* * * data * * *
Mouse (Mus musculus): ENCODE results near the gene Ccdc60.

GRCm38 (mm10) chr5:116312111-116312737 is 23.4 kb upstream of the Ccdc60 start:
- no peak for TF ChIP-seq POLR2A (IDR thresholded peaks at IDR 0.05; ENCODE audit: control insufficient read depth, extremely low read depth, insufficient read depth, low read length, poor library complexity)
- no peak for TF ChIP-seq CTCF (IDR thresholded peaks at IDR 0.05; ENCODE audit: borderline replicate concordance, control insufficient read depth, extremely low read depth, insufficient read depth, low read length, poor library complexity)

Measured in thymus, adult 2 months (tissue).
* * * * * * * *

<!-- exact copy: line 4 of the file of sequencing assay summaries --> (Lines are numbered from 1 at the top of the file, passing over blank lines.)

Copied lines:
- no peak for TF ChIP-seq CTCF (IDR thresholded peaks at IDR 0.05; ENCODE audit: borderline replicate concordance, control insufficient read depth, extremely low read depth, insufficient read depth, low read length, poor library complexity)